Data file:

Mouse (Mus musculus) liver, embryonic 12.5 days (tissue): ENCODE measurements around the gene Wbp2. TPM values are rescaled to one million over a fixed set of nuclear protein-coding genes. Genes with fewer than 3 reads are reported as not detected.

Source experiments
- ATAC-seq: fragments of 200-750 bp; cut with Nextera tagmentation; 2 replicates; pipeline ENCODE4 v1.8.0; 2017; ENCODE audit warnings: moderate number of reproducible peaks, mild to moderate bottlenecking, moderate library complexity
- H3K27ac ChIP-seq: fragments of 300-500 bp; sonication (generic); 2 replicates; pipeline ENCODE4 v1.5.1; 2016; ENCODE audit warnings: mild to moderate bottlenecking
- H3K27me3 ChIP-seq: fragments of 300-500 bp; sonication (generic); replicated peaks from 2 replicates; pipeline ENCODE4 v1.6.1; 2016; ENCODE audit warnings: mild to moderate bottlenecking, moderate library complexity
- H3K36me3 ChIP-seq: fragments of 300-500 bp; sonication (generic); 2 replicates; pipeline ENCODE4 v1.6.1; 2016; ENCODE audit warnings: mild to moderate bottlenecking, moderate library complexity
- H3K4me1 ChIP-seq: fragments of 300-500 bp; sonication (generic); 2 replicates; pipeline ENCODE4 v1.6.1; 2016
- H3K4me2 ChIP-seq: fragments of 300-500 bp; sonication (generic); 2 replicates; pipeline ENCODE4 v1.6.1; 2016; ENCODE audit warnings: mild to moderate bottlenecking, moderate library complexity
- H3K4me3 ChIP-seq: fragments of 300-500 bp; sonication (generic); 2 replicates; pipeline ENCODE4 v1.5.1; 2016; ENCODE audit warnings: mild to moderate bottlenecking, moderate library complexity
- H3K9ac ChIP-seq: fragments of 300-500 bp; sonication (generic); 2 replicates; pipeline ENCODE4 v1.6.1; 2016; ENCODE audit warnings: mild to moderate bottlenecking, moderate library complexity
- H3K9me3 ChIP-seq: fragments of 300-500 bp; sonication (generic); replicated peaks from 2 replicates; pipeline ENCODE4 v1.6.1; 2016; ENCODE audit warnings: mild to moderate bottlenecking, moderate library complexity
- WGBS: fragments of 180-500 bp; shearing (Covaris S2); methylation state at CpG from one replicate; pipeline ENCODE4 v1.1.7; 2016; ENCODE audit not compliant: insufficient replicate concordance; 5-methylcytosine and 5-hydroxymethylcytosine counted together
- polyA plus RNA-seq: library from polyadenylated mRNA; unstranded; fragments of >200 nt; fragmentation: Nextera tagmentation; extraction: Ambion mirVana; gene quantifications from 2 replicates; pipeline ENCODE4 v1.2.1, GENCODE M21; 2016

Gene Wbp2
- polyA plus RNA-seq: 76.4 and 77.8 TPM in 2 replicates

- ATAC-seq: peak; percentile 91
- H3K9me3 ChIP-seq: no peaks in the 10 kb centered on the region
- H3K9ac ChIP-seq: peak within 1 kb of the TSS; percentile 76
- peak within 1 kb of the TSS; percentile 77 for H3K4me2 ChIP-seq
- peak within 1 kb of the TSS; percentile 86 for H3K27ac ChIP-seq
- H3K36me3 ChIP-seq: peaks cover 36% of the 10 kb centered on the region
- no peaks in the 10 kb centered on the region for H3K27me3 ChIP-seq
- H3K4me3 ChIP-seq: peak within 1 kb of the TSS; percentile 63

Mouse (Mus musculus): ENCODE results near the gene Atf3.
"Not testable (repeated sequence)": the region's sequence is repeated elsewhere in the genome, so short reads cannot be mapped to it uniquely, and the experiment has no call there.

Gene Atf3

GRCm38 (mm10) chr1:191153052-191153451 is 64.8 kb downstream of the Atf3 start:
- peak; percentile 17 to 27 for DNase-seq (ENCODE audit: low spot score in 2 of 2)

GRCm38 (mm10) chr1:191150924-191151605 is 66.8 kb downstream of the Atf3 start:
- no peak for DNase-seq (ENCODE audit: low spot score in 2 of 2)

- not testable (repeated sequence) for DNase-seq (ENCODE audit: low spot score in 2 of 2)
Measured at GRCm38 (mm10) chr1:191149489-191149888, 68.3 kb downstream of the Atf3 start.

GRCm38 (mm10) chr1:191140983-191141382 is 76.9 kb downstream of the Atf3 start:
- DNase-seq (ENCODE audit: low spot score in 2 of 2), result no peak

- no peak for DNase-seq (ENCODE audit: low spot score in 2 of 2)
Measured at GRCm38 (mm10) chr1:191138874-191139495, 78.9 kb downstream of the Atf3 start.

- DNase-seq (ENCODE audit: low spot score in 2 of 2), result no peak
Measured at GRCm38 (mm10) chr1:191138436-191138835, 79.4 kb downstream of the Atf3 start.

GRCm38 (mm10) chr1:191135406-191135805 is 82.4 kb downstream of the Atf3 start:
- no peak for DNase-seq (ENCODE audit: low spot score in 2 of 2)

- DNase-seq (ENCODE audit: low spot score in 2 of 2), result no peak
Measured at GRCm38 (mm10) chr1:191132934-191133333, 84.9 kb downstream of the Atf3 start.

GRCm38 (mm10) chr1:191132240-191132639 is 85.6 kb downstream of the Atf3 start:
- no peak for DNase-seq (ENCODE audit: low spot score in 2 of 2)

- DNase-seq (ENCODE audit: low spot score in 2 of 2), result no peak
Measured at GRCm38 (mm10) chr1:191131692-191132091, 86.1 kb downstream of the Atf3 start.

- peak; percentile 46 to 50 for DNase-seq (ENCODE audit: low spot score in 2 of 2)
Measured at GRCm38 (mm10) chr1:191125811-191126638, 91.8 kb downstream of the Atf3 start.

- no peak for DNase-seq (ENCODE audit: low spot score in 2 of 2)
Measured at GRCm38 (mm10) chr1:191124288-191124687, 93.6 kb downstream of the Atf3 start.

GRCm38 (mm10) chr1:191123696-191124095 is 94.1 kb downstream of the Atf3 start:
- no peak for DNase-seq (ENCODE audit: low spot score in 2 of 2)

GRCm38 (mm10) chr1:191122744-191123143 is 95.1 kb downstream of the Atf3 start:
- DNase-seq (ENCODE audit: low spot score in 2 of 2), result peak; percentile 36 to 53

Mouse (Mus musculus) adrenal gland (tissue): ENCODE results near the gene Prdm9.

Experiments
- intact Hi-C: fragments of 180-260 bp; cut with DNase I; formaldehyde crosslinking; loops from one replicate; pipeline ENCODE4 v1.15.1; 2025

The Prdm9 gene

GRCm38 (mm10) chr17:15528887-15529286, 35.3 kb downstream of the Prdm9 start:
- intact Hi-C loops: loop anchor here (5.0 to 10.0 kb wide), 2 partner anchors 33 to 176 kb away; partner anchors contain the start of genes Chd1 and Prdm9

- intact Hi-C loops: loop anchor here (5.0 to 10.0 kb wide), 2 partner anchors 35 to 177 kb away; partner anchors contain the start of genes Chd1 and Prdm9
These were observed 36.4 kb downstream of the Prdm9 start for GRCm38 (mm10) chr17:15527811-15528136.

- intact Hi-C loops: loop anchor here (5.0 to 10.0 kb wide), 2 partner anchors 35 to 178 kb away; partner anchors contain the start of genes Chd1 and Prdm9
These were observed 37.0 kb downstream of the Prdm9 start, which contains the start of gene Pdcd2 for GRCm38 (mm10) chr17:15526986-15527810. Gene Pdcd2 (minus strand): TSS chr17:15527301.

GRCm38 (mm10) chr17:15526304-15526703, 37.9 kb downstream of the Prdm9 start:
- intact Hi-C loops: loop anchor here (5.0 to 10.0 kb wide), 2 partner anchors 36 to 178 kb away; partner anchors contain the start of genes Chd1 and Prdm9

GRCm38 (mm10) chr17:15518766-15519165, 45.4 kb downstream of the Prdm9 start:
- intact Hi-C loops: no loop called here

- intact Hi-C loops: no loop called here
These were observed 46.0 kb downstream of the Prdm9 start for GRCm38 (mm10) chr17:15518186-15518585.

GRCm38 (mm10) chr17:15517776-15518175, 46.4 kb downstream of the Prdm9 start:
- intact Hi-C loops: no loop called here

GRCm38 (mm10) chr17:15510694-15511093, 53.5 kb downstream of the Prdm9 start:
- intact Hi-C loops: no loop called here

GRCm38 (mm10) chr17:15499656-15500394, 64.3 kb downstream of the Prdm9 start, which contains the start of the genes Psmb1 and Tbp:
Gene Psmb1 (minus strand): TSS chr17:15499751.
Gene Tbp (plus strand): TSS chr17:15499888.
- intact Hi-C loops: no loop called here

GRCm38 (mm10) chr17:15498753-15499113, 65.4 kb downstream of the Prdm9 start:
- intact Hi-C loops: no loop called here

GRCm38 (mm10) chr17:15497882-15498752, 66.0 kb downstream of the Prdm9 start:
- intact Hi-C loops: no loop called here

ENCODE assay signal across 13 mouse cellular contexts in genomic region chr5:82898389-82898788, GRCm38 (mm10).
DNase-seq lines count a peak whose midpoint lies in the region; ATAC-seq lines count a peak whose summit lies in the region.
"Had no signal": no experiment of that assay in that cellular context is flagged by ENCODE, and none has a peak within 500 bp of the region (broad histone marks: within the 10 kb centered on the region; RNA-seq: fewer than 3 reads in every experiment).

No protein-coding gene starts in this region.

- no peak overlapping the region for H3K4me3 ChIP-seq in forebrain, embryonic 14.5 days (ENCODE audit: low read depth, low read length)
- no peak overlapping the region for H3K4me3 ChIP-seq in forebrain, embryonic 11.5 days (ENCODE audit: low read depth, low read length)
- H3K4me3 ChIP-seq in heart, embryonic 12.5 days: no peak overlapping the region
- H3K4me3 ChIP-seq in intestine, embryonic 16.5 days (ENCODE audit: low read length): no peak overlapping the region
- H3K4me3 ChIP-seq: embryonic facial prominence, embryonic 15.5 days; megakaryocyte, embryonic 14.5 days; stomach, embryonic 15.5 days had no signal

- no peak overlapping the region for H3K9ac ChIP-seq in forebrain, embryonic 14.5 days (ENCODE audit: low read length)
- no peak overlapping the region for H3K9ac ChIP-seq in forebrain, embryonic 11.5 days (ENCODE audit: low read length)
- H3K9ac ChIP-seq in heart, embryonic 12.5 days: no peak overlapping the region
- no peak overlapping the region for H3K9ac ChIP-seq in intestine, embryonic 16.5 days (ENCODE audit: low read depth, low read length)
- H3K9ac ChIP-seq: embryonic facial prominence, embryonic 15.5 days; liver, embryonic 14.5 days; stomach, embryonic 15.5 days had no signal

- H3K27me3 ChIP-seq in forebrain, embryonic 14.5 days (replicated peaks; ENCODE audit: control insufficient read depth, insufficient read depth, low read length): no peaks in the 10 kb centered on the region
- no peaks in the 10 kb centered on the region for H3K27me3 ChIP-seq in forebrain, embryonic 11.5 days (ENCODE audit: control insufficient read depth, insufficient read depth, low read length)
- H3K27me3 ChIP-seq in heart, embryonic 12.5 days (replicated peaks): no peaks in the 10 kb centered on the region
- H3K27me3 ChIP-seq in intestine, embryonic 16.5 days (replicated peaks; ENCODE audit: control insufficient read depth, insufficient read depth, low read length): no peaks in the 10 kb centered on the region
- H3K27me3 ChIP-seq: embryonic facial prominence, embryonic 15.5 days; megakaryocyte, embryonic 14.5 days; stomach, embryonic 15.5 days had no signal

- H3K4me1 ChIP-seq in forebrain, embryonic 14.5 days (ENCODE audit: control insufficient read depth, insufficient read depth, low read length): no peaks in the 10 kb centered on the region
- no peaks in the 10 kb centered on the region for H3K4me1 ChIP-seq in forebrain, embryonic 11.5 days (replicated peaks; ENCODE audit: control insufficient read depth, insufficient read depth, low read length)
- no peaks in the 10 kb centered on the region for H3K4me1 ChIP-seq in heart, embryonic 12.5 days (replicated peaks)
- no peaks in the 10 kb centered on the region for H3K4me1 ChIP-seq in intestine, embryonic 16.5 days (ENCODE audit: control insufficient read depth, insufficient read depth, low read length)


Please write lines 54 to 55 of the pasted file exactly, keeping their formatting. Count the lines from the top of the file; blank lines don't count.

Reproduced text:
- DNase-seq (ENCODE audit: low spot score in 2 of 2), result peak; percentile 36 to 53

Mouse (Mus musculus) adrenal gland (tissue): ENCODE results near the gene Prdm9.